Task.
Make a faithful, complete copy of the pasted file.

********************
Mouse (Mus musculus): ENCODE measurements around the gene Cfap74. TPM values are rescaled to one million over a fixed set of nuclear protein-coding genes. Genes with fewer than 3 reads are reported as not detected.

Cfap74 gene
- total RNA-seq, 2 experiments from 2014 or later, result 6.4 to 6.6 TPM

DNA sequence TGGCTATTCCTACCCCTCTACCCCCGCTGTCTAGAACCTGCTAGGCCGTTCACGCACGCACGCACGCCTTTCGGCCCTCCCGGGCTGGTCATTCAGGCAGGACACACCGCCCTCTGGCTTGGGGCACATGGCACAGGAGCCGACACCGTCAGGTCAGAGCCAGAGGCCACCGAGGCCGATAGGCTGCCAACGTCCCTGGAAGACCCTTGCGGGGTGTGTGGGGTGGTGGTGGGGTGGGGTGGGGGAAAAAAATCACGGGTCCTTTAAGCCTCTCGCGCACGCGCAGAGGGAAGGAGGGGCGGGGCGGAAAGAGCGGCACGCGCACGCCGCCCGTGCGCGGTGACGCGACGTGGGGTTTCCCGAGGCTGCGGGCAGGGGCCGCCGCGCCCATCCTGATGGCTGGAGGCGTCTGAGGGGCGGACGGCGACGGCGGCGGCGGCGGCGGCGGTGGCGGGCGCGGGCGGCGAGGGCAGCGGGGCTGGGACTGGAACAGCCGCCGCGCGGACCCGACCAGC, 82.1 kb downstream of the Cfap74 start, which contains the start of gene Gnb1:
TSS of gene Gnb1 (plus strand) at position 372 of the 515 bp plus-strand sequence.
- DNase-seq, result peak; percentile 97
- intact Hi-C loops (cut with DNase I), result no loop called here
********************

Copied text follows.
Mouse (Mus musculus): ENCODE measurements around the gene Cfap74. TPM values are rescaled to one million over a fixed set of nuclear protein-coding genes. Genes with fewer than 3 reads are reported as not detected.

Cfap74 gene
- total RNA-seq, 2 experiments from 2014 or later, result 6.4 to 6.6 TPM

DNA sequence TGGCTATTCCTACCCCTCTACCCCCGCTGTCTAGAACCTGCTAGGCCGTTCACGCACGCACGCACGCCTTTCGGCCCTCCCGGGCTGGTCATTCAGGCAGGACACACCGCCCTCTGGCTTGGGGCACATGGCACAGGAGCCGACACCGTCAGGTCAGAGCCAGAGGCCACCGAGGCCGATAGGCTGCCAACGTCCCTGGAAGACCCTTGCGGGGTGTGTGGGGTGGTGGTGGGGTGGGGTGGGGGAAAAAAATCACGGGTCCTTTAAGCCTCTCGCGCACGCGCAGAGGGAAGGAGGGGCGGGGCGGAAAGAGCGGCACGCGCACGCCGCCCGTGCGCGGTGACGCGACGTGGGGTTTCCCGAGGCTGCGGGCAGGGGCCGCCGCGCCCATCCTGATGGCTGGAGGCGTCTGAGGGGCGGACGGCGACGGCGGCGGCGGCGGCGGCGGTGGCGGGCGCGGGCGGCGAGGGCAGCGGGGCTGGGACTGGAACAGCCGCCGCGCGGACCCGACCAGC, 82.1 kb downstream of the Cfap74 start, which contains the start of gene Gnb1:
TSS of gene Gnb1 (plus strand) at position 372 of the 515 bp plus-strand sequence.
- DNase-seq, result peak; percentile 97
- intact Hi-C loops (cut with DNase I), result no loop called here